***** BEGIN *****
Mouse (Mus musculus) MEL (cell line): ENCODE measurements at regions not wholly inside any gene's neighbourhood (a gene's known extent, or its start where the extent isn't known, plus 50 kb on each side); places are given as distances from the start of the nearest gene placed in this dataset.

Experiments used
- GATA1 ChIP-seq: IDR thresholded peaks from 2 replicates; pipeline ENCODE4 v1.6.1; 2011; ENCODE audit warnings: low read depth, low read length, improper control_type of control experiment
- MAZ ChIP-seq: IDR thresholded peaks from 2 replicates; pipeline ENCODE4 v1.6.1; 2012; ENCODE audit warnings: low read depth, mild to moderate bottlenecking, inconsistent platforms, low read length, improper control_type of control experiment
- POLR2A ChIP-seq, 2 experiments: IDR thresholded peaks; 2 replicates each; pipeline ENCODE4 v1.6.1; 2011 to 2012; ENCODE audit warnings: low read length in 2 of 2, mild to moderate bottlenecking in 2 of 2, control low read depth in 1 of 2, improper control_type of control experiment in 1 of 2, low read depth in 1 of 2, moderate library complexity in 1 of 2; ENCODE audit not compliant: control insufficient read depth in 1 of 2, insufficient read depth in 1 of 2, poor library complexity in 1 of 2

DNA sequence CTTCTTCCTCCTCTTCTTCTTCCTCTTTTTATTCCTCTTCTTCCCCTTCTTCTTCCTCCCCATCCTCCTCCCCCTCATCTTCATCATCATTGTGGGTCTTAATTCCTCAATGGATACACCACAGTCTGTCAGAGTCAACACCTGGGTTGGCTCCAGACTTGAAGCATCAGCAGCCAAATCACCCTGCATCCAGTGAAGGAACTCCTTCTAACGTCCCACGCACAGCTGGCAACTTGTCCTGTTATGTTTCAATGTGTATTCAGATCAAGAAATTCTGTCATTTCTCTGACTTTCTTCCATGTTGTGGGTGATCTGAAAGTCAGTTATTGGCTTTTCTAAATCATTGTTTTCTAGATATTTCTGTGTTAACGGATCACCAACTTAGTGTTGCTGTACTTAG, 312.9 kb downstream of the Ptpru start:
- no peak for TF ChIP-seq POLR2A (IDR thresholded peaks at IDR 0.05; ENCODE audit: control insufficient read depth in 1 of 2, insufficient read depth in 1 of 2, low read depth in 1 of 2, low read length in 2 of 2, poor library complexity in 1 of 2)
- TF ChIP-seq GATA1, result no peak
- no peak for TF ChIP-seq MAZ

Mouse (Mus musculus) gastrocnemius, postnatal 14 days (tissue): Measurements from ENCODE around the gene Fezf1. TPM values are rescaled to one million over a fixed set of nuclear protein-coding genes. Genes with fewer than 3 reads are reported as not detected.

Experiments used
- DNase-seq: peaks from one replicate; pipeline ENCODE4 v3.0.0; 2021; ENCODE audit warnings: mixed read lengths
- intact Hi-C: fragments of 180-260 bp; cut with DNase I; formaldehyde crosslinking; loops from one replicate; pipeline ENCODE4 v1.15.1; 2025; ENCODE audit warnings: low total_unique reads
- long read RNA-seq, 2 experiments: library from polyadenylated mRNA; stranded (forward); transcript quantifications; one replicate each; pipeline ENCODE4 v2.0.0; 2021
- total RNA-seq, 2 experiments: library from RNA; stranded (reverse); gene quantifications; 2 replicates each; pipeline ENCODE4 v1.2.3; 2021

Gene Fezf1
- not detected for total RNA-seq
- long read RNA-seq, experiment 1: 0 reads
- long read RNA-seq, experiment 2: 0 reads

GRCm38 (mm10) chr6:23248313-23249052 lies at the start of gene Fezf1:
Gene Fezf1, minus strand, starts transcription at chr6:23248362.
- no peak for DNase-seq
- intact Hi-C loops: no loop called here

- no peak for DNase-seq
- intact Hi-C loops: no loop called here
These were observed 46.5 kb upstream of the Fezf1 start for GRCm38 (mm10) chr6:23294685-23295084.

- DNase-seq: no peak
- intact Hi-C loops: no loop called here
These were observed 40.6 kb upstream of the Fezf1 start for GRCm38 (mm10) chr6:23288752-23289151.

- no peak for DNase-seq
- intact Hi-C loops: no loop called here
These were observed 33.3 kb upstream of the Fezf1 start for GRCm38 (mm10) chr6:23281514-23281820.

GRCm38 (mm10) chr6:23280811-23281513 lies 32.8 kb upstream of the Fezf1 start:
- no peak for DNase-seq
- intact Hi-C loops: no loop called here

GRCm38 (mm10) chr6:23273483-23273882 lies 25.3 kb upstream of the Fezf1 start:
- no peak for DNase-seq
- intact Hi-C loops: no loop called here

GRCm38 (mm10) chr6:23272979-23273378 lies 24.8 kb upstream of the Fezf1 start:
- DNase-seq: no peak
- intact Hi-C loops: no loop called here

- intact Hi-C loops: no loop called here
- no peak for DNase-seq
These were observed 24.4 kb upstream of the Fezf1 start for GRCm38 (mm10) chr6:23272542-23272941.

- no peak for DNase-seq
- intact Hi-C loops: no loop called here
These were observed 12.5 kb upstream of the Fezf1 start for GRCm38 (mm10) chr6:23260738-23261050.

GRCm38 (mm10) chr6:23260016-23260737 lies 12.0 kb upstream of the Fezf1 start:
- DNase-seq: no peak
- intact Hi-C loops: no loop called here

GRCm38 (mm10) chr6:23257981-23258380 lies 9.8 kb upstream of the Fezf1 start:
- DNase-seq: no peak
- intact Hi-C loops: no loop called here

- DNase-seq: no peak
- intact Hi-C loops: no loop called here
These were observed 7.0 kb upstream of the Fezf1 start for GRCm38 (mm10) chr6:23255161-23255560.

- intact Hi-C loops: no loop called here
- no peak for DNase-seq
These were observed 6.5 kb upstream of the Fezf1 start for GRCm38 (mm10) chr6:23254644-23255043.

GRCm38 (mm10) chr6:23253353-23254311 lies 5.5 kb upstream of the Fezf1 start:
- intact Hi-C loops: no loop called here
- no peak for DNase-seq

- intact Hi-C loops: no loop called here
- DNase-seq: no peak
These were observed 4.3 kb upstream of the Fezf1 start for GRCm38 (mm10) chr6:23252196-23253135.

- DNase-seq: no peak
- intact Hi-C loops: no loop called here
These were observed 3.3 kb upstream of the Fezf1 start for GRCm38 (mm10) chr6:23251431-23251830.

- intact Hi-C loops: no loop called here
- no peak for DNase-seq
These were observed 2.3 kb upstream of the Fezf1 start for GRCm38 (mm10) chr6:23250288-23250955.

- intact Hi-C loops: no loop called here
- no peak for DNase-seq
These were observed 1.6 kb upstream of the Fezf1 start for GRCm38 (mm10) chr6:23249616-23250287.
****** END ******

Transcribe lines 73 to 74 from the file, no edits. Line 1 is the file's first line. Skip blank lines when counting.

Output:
- no peak for DNase-seq
These were observed 1.6 kb upstream of the Fezf1 start for GRCm38 (mm10) chr6:23249616-23250287.